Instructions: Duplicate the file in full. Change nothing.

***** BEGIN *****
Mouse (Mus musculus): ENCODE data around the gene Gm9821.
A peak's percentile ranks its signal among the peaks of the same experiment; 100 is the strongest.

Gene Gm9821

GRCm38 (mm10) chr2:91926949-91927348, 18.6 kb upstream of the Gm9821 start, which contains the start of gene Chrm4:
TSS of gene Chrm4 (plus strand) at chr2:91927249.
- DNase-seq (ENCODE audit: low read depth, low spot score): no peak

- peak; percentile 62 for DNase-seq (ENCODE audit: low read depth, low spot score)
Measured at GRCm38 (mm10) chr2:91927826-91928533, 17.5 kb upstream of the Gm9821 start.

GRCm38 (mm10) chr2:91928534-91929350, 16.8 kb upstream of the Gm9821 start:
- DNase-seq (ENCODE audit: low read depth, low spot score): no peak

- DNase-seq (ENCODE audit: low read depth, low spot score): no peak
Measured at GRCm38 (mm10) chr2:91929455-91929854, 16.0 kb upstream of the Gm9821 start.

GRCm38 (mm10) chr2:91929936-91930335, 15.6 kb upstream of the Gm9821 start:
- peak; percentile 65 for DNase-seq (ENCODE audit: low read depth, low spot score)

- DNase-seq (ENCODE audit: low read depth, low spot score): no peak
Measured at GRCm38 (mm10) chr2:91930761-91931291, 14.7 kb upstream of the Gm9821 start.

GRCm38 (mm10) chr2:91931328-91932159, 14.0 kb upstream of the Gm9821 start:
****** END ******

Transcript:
Mouse (Mus musculus): ENCODE data around the gene Gm9821.
A peak's percentile ranks its signal among the peaks of the same experiment; 100 is the strongest.

Gene Gm9821

GRCm38 (mm10) chr2:91926949-91927348, 18.6 kb upstream of the Gm9821 start, which contains the start of gene Chrm4:
TSS of gene Chrm4 (plus strand) at chr2:91927249.
- DNase-seq (ENCODE audit: low read depth, low spot score): no peak

- peak; percentile 62 for DNase-seq (ENCODE audit: low read depth, low spot score)
Measured at GRCm38 (mm10) chr2:91927826-91928533, 17.5 kb upstream of the Gm9821 start.

GRCm38 (mm10) chr2:91928534-91929350, 16.8 kb upstream of the Gm9821 start:
- DNase-seq (ENCODE audit: low read depth, low spot score): no peak

- DNase-seq (ENCODE audit: low read depth, low spot score): no peak
Measured at GRCm38 (mm10) chr2:91929455-91929854, 16.0 kb upstream of the Gm9821 start.

GRCm38 (mm10) chr2:91929936-91930335, 15.6 kb upstream of the Gm9821 start:
- peak; percentile 65 for DNase-seq (ENCODE audit: low read depth, low spot score)

- DNase-seq (ENCODE audit: low read depth, low spot score): no peak
Measured at GRCm38 (mm10) chr2:91930761-91931291, 14.7 kb upstream of the Gm9821 start.

GRCm38 (mm10) chr2:91931328-91932159, 14.0 kb upstream of the Gm9821 start: